Here, Fido! (Watch Carefully)

If you’re out of ideas for a conversation over family dinner tonight, try this (it works better if you have a four-legged pet): how do cats and dogs walk? That is, in what order do the four legs take steps?

If your family is like most of us—and “us” includes, somewhat appallingly, illustrators for veterinary anatomy books as well as toy designers and the curators who put together dioramas at natural history museums—they’ll get it wrong. According to a sobering little paper in the January 27 issue of Current Biology, both laymen and people who should know better get the walking gait of horses and other quadrupeds (something  Eadweard Muybridge documented and published in the 1880s; the Wikipedia entry has nice videos) wrong about half the time.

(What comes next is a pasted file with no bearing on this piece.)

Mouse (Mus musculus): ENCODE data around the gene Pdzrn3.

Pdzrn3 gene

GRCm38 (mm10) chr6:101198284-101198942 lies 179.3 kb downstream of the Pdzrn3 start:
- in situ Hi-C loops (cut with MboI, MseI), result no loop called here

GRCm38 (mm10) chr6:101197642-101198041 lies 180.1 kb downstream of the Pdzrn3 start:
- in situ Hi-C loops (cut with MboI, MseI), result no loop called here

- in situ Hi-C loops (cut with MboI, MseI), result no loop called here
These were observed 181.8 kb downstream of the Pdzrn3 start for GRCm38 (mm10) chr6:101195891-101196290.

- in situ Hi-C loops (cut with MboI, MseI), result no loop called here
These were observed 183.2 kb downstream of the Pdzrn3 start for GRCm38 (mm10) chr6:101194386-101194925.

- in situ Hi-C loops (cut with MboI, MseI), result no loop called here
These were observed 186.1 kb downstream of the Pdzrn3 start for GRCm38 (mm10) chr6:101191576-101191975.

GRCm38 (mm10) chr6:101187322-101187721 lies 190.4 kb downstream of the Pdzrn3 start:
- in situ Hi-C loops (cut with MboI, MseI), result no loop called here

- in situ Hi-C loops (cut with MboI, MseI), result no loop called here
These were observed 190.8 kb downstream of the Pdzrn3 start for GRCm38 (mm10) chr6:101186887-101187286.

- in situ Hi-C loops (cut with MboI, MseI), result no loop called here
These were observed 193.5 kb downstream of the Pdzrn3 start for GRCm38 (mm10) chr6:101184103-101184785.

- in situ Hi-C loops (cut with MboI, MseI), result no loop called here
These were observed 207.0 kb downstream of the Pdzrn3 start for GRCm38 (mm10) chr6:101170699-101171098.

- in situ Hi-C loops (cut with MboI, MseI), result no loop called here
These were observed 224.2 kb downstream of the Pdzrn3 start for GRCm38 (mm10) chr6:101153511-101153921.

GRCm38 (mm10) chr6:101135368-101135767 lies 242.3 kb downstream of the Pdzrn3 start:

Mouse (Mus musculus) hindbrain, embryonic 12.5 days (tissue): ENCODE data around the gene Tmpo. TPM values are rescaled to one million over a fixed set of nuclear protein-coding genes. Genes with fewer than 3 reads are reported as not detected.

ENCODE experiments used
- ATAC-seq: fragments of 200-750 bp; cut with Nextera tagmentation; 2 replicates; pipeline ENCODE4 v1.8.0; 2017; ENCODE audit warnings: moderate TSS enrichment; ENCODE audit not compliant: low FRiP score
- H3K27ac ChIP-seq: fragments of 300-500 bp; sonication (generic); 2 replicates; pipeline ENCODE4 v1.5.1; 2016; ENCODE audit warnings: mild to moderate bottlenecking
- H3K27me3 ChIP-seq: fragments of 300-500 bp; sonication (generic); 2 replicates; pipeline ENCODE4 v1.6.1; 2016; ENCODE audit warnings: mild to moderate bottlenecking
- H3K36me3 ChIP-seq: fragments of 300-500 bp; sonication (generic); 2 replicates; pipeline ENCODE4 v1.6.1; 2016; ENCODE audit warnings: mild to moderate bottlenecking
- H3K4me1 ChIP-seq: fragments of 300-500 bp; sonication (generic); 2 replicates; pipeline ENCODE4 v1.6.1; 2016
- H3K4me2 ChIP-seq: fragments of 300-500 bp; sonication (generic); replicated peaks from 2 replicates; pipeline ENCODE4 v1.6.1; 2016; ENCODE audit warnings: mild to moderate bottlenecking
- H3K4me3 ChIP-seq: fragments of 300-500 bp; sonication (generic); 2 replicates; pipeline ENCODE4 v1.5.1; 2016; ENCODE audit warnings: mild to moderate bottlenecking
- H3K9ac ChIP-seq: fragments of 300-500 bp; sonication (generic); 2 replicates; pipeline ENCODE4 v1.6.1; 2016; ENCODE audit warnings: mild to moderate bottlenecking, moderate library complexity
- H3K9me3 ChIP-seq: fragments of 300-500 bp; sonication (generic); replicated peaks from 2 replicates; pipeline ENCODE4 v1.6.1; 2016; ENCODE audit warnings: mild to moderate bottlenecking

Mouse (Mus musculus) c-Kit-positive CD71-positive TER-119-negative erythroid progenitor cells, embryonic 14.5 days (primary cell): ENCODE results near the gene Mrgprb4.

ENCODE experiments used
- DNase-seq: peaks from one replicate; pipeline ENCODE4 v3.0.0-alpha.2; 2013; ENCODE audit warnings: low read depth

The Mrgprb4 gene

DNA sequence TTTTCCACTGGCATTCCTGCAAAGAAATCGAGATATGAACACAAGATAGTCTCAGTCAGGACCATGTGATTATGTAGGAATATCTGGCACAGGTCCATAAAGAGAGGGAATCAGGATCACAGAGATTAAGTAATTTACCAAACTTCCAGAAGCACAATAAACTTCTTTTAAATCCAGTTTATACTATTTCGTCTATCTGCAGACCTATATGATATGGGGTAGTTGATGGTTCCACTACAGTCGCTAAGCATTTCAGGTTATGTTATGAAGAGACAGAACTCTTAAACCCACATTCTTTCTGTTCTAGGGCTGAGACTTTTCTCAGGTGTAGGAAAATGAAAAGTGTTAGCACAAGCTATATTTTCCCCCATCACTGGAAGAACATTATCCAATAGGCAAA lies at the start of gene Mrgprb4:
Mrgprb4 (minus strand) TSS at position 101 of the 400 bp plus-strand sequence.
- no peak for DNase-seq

The study, led by Gábor Horváth and György Kriska of Eötvös University in Hungary, explains why model horses fall over so often. They’re typically depicted in stride, but the wrong stride; horses, dogs, cats et al. ambulate the way they do because it provides the greatest stability. If a quadruped walked any other way, it would tip over . . . as model horses tend to.

And now the answer: in all four-legged animals, the order is: left hind leg, left foreleg, right hind leg, right foreleg. Repeat. Any leg can take the first step, but once it does the sequence is that above.

Oh, and while illustrators and museums and toy designers mess up, Jurassic Park and The Lord of the Rings got the gaits of dinosaurs, elephants and fantasy beasts exactly right.

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